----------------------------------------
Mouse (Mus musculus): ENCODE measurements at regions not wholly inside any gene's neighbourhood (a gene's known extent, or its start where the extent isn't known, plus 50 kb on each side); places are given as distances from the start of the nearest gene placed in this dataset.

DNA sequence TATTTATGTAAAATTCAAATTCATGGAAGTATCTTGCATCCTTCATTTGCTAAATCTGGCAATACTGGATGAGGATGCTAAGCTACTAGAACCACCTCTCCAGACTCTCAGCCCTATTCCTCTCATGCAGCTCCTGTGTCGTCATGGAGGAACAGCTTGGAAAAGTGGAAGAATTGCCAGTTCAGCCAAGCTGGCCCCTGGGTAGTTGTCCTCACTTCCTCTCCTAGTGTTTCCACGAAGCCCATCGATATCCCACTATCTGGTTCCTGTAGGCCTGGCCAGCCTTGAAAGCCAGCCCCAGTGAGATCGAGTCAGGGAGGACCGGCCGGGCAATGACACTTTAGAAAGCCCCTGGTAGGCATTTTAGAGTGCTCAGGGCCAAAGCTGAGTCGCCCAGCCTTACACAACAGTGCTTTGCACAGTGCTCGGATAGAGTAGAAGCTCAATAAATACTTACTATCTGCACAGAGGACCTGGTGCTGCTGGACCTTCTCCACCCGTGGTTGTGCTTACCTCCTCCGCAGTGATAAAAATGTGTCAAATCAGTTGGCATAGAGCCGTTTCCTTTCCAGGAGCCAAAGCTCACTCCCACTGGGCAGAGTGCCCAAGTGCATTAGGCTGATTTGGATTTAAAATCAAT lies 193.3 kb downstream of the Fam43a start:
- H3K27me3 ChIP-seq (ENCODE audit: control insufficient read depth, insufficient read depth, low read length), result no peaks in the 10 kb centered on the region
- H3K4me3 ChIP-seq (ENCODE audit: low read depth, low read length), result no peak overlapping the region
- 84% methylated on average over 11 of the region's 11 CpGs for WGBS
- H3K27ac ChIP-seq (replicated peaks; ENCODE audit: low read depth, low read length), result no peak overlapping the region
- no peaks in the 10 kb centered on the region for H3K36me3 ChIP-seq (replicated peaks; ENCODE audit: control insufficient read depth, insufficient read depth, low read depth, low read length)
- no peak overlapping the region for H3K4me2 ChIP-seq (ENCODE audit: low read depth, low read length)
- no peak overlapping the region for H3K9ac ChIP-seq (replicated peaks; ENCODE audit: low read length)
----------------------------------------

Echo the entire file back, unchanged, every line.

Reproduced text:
Mouse (Mus musculus): ENCODE measurements at regions not wholly inside any gene's neighbourhood (a gene's known extent, or its start where the extent isn't known, plus 50 kb on each side); places are given as distances from the start of the nearest gene placed in this dataset.

DNA sequence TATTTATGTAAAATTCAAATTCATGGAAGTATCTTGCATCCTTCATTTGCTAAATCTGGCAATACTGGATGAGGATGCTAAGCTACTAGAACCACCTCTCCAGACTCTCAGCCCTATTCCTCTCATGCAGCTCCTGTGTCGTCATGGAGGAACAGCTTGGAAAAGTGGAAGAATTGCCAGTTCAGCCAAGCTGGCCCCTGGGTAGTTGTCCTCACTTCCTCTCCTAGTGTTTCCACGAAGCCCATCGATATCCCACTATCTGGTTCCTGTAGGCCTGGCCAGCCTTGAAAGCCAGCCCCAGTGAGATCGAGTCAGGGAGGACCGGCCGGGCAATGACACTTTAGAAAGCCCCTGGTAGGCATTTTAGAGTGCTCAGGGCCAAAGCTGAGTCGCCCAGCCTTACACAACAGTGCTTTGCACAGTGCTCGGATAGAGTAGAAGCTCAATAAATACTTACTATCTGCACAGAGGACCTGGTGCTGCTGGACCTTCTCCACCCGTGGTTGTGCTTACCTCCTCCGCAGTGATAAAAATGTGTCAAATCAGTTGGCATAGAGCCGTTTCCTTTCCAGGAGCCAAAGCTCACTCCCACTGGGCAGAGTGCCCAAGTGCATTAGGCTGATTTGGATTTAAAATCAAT lies 193.3 kb downstream of the Fam43a start:
- H3K27me3 ChIP-seq (ENCODE audit: control insufficient read depth, insufficient read depth, low read length), result no peaks in the 10 kb centered on the region
- H3K4me3 ChIP-seq (ENCODE audit: low read depth, low read length), result no peak overlapping the region
- 84% methylated on average over 11 of the region's 11 CpGs for WGBS
- H3K27ac ChIP-seq (replicated peaks; ENCODE audit: low read depth, low read length), result no peak overlapping the region
- no peaks in the 10 kb centered on the region for H3K36me3 ChIP-seq (replicated peaks; ENCODE audit: control insufficient read depth, insufficient read depth, low read depth, low read length)
- no peak overlapping the region for H3K4me2 ChIP-seq (ENCODE audit: low read depth, low read length)
- no peak overlapping the region for H3K9ac ChIP-seq (replicated peaks; ENCODE audit: low read length)